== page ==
In 1947 Galbreath
used the Pirates and Bing Crosby to get Vic Janowicz, who went on to win the
Heisman Trophy, for Ohio State. At the time, Galbreath had owned the Pirates
only a year. He knew Crosby was a sports enthusiast—Bing had once been
president of the Del Mar racetrack in California—so he talked Crosby into
buying a percentage of the Pittsburgh club. That was the beginning of a long
friendship. Galbreath and Crosby went fishing together, attended the Kentucky
Derby together, followed their baseball team together.
I had been up to
see Janowicz two or three times," Galbreath says. "God, he was being
rushed by everybody. He was a catcher in baseball as well, so I said, 'Vic,
would you like to drive over and see the Pirates' opening game?' You could do
that in those days. He said, 'Sure,' and he asked if he could bring along a
friend and their girls. I told Bing that if he'd help me, we'd see Janowicz in
the Rose Bowl someday.
Day we took them on the field and Bing put his arms around the girls and we
took their picture. The following day I went up to Vic's and met with his coach
and the superintendent of schools. They were all lined up like it was a prayer
meeting. I promised them that even if Vic broke his leg on the first play of
his first season he'd get his education. That convinced him. When Vic played
for us in the Rose Bowl I sent Bing a wire. All I said in it was, 'SEE?'
After he finished
at Ohio State, Janowicz was one of the bonus babies the Pirates signed in the
late '40s and early '50s in the "youth movement" initiated by Branch
Rickey and underwritten by Galbreath. It didn't work. The 1952 team, which
finished last, 54� games behind, was regarded as baseball's worst until the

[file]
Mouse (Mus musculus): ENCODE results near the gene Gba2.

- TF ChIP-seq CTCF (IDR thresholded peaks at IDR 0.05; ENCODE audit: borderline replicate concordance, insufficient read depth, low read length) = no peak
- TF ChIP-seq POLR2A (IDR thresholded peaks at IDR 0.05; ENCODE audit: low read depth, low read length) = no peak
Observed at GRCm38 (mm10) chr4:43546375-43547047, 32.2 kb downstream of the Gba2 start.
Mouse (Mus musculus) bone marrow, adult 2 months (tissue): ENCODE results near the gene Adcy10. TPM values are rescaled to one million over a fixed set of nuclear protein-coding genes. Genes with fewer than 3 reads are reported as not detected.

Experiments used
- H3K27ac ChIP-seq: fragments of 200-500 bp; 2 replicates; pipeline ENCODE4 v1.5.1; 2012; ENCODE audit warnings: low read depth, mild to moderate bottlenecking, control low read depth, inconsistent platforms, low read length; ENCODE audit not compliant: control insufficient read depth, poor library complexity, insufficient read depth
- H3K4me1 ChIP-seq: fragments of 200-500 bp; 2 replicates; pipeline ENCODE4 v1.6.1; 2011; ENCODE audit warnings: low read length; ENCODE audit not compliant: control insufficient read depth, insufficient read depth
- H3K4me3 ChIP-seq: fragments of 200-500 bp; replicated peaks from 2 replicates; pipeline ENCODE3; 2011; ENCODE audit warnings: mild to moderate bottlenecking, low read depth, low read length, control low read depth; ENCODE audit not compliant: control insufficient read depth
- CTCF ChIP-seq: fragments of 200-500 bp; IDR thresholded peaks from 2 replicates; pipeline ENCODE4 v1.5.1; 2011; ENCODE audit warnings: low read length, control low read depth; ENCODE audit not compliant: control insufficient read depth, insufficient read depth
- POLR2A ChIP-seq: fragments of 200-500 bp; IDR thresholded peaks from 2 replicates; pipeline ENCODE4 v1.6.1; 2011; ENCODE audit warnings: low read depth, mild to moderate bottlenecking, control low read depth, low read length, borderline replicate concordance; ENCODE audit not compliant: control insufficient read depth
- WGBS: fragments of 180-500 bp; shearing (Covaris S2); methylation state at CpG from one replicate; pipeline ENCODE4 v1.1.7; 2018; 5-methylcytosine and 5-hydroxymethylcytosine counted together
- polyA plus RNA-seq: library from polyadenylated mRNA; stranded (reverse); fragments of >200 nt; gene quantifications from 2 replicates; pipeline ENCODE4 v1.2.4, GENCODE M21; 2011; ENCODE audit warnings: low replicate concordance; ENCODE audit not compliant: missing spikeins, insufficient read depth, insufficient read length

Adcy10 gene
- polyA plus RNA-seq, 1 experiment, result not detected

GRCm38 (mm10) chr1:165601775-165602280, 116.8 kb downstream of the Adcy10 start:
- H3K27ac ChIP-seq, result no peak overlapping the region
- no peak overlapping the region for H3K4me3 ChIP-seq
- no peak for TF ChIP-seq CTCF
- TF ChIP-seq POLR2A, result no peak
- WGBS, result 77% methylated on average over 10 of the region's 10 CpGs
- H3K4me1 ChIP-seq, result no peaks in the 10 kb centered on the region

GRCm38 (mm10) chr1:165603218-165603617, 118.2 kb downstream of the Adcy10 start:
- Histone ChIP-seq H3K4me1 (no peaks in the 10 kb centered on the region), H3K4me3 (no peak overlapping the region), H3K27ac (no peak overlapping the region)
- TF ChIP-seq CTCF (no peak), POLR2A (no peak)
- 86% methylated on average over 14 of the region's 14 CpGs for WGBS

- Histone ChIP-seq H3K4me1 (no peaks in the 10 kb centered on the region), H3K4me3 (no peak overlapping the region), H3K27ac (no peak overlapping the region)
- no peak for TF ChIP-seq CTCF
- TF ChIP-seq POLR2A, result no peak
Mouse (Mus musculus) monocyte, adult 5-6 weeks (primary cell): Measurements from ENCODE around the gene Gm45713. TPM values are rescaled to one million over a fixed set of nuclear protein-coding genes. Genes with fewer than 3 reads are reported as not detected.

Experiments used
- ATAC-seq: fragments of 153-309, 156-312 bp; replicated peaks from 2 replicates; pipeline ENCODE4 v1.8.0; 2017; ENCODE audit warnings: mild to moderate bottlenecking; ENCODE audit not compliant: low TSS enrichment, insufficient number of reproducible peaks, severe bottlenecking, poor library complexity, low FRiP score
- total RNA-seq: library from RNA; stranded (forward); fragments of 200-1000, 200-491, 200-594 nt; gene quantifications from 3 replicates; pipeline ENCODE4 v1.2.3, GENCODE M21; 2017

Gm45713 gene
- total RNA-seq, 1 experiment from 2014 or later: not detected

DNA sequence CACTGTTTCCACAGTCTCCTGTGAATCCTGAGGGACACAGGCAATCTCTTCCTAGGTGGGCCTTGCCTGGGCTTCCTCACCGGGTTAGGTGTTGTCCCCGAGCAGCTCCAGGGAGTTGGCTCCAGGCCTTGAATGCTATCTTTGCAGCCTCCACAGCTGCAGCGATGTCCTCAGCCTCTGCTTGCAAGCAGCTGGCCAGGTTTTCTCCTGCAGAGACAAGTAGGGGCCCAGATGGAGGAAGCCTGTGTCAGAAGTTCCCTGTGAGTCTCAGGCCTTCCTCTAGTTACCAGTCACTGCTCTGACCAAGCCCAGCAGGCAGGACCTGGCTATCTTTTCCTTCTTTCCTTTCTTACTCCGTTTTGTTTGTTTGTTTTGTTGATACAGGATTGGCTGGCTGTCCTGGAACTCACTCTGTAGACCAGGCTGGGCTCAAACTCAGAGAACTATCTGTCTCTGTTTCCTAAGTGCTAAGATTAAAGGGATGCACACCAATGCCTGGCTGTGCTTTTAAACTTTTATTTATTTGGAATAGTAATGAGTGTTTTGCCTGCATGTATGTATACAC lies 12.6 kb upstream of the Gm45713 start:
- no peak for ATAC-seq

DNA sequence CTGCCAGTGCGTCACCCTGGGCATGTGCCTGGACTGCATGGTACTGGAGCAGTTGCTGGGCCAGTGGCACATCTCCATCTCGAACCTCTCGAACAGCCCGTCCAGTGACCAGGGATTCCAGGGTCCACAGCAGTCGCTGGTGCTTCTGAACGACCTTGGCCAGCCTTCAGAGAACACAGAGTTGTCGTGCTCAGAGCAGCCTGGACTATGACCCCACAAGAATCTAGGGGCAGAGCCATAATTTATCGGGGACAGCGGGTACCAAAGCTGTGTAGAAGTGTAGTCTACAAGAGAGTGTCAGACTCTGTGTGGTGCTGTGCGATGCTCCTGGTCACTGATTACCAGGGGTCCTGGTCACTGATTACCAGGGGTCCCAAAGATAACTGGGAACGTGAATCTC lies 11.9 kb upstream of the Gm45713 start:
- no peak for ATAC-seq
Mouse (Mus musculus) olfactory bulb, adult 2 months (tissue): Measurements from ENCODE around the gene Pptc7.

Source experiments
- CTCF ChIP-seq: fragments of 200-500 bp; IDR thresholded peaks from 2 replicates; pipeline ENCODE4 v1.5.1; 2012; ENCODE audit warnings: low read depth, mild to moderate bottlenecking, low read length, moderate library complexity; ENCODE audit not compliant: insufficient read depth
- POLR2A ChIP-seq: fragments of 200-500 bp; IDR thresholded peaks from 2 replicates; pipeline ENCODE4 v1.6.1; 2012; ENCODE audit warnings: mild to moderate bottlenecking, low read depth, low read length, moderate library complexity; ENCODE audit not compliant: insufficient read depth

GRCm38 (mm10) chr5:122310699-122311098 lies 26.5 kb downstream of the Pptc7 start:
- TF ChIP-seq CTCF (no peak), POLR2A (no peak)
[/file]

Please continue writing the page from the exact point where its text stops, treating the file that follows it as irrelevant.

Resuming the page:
1962 Mets came along. The Pirates began to turn the corner in 1955, after
drafting Roberto Clemente out of the Dodgers' farm system, and in 1960 won the
pennant and beat the mighty Yankees in a seven-game World Series on Bill
Mazeroski's two-out, last-inning homer.
locker room, I remember Mazeroski saying, 'They outhit us and out-scored us,
but they couldn't beat us,' " says Galbreath. "I liked that. You see,
we didn't give up. We kept building."
In the '60s, as
Clemente developed into a certain Hall-of-Famer, he also became a particular
favorite of Galbreath's. In the off-season Galbreath would invite him to Darby
Dan. Clemente showed such an interest in Galbreath's thoroughbreds that
Galbreath named a horse after him. Roberto proved to be a worthy namesake,
winning the Epsom Derby for Galbreath in 1972. Only six months later, Clemente
was killed in a plane crash off Puerto Rico.
he would ask me to sell him a couple of horses," Galbreath says. "We
finally gave him a yearling. He was delighted. I'll always cherish the last
letter I got from him. He told me that all Puerto Rico was in a contest to name
his horse, and he promised me that if he were ever traded he would never play
against the Pirates. The last thing he wrote was 'Stay with God.' He was a fine
man. He was married to a good woman, and they had a couple of sons who are
going to be ballplayers."
Much as he
admires the Pirates' current heroes, Galbreath is not as close to any of them
as he was to Clemente. A bust of Clemente is on display in the lodge at Darby
Dan, as well as Roberto's last Pirate uniform.
Galbreath sees a
dozen or so games each season, but he leaves the operation of the team to his
son and Pirate Vice-President Harding Peterson. Nevertheless, he still has the
final word when something big is afoot, like the attempt to sign free agent
Pete Rose last year. Knowing of Rose's love of horses, Galbreath made him an
offer. In addition to a big salary and a long-term contract, Galbreath would
sell Rose a couple of his well-bred broodmares and give him the right to breed
them to the best of his stallions—Graustark, Little Current, Roberto,
A breeding right
to Little Current, winner of the 1974 Preakness and Belmont, is worth at least
$30,000 on the open market, but those rights are reserved for Galbreath and the
select horsemen who joined the breeding syndicate when Little Current was
retired to stud.